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A rotten economy doesn’t mean you’ll have a lousy holiday

Posted 12/16/2008

Local experts say lean times could bring rich rewards

This is shaping up to be a real great holiday season, isn’t it?

For starters, a lot of people lost their jobs this year, and those who found another one often had to settle for less pay.

Even if you kept your job, your net worth plummeted as your 401K tanked and the value of your house dive-bombed. And most everybody had to work harder as companies trimmed their workforces and asked three or four people to do the work of five or six.

All this leaves some wondering how they’re going to afford a Christmas tree, let alone the presents underneath. They’re picturing sad faces on Christmas Day, maybe even a few tears.

Well, if you’re one of those wondering if these lean times are going ruin the festivities and scar your kids for life, take heart: many local experts on family finances and relationships say there are plenty of ways to have a joyful holiday despite our current economic doldrums. In fact, some predict this could be your best holiday season ever.

"The greatest gift you can give your children is to teach them how to cope with difficult situations like this one," says Jeanne Hilton, a state specialist with the University of Nevada Cooperative Extension and an associate professor in social work.

"Life is going to hit you once in a while, and if you don’t allow your children to see that, they are not going to be prepared when it happens to them. You can despair, or you can decide that you’re not going to let it get you down. That’s the only real choice you have. Make the best of what you’ve got."

Bill Evans, a Cooperative Extension specialist in Human Development and Family Studies, agrees.

"A lot of families these days are anxious about job loss and what the future is going to look like," he says. "You have to be upfront and honest with kids and manage their expectations. If there is going to be a big difference in Christmas this year, they need to be talking about that."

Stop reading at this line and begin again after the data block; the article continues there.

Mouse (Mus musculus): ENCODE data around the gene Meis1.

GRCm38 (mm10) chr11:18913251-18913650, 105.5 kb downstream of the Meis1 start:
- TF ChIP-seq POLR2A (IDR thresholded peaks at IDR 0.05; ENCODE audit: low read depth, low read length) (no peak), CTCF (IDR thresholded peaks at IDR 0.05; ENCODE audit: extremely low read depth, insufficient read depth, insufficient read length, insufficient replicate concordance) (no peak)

A 2007 American Psychological Association survey found that money and work are two of the top sources of stress for 75 percent of Americans. The events of 2008 — the stock market contraction, the foreclosure crisis and the recession — can only have pushed that number higher.

Hilton isn’t surprised by those numbers. In her view, the current economic recession will have a more profound affect on Americans than previous ones because our society has become much more focused on work and consumption than on family.

"I’ve seen this as a crisis waiting to happen," she says. "In our country we work more hours than any other industrialized country. We don’t take the vacations we’re entitled to and we’re afraid to take those vacations because we might not have a job when we come back."

In previous eras, most families had one source of income — the father. These days, both parents typically have full-time jobs. One-income families always had a cushion; when times got hard, the wife could get a job and bring in more money. Today, that option is gone.

"Before, there were a lot of things you could do to save money because you had the time," Hilton said. "You could make your own bread or shop around for savings. You didn’t have much money, but you had time. Now we don’t have either."

If you can’t keep up with your spending when both parents are working, you have to take a long, hard look at your spending. Hilton and Evans aren’t alone in their opinion that spending has, in Hilton’s words, "spun out of control" in our society.

"It’s time to stop and look at what’s really important," Hilton says. "Just as we’re having a market adjustment, now we need to have an attitude adjustment."

Evans said a good time to have that conversation is when your children are making out their Christmas lists.

"You don’t want to avoid the conversation, that’s the big thing," Evans says. "Openly communicate about it. Bring the children into the solution."

It’s also wise to include your children in the discussion about what the family can do around the holidays to have fun.

"They can come up with some pretty creative ideas," Hilton says.

Hilton’s children are all grown now, but she remembers raising them under some pretty lean circumstances — times when she would mix fresh milk with powdered milk in an effort to make it last longer, or when she sewed the kids new pajamas by hand. Money was in short supply, but happiness wasn’t.

"To this day, my kids don’t remember one toy, but they remember the goofy things we did," she says.

"These are lifelong lessons. We’ll all have to deal with a disappointment at some point in our lives. If parents look at it as a challenge and include their children in solving it, the children will feel proud that they are part of the solution. It’s something they’ll always remember — long after they’ve forgotten about the toys under the tree."

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